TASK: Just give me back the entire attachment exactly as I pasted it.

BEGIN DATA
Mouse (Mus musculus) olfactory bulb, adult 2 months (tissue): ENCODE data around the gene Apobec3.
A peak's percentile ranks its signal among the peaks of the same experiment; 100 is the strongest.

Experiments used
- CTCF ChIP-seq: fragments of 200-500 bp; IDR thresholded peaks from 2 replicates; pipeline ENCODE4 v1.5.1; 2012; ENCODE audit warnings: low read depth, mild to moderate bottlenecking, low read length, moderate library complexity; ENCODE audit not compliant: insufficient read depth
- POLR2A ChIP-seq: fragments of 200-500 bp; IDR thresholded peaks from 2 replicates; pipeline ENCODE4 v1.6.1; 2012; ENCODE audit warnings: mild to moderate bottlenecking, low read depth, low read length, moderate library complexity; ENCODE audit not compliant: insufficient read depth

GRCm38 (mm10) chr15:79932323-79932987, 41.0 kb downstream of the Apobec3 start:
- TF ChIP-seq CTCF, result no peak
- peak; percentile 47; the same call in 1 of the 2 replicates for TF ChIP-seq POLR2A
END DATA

Mouse (Mus musculus) olfactory bulb, adult 2 months (tissue): ENCODE data around the gene Apobec3.
A peak's percentile ranks its signal among the peaks of the same experiment; 100 is the strongest.

Experiments used
- CTCF ChIP-seq: fragments of 200-500 bp; IDR thresholded peaks from 2 replicates; pipeline ENCODE4 v1.5.1; 2012; ENCODE audit warnings: low read depth, mild to moderate bottlenecking, low read length, moderate library complexity; ENCODE audit not compliant: insufficient read depth
- POLR2A ChIP-seq: fragments of 200-500 bp; IDR thresholded peaks from 2 replicates; pipeline ENCODE4 v1.6.1; 2012; ENCODE audit warnings: mild to moderate bottlenecking, low read depth, low read length, moderate library complexity; ENCODE audit not compliant: insufficient read depth

GRCm38 (mm10) chr15:79932323-79932987, 41.0 kb downstream of the Apobec3 start:
- TF ChIP-seq CTCF, result no peak
- peak; percentile 47; the same call in 1 of the 2 replicates for TF ChIP-seq POLR2A